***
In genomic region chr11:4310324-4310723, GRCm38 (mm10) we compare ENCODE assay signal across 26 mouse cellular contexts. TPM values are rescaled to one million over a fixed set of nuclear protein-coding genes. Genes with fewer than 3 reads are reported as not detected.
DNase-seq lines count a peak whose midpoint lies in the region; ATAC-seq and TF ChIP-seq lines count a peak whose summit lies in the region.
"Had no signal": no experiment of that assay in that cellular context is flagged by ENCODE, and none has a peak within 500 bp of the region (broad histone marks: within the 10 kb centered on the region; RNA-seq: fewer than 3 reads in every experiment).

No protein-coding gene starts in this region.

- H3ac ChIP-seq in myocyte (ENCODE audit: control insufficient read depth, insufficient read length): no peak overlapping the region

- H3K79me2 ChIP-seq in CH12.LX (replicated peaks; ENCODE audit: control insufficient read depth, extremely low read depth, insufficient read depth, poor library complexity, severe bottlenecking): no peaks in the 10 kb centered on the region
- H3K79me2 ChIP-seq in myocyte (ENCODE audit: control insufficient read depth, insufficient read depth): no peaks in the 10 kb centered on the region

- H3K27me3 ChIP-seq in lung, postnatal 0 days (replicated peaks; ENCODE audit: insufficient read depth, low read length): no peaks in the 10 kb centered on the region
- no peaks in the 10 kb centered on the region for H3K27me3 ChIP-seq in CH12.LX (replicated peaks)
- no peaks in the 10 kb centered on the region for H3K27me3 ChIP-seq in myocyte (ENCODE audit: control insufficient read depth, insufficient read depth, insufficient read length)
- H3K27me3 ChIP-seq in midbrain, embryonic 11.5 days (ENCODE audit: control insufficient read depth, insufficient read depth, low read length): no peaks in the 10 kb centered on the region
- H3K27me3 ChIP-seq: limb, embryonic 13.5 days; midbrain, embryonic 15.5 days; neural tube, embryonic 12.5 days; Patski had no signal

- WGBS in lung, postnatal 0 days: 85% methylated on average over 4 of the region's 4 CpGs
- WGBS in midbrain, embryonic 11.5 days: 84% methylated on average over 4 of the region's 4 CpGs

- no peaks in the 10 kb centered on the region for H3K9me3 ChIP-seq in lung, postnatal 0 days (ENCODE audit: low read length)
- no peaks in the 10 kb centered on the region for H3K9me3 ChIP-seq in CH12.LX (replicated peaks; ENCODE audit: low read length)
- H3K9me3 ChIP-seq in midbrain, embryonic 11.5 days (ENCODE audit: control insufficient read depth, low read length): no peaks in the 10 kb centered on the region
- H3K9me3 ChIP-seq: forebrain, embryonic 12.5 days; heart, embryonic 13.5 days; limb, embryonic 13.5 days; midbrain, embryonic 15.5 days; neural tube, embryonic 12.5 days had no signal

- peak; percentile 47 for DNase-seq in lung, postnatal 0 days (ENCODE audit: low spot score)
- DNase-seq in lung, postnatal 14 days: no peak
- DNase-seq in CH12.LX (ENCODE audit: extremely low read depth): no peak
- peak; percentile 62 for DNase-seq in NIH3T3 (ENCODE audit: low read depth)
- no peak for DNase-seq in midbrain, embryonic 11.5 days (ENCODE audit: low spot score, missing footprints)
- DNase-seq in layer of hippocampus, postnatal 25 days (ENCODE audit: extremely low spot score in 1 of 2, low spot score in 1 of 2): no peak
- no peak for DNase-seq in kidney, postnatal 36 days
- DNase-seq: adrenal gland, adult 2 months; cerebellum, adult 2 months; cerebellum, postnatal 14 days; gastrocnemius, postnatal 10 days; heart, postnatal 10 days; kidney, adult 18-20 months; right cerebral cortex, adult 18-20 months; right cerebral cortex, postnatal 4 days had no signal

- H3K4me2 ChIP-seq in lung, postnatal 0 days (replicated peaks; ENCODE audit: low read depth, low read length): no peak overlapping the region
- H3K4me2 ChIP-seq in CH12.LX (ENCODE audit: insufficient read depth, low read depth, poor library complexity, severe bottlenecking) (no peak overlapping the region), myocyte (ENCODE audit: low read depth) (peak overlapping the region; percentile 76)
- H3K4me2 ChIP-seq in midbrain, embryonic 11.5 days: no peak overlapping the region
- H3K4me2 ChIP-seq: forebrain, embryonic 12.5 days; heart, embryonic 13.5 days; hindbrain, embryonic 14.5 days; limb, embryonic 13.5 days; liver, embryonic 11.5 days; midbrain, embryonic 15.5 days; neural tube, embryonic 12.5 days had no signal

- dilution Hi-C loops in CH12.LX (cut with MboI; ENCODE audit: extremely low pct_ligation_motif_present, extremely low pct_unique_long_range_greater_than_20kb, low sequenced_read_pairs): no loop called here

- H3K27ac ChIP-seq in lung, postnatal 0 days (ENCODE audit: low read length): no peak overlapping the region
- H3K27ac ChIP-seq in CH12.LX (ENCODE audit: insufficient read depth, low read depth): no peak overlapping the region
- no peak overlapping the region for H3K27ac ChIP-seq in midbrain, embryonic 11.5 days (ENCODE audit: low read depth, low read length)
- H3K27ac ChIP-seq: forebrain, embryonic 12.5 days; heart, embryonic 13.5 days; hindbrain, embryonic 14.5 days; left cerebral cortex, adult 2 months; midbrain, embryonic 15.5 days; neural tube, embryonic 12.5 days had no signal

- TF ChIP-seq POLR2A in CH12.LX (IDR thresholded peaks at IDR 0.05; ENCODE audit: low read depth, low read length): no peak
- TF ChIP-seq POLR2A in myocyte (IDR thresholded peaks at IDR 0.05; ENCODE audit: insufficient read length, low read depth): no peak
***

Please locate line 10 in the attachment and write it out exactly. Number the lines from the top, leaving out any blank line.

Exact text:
- no peaks in the 10 kb centered on the region for H3K27me3 ChIP-seq in myocyte (ENCODE audit: control insufficient read depth, insufficient read depth, insufficient read length)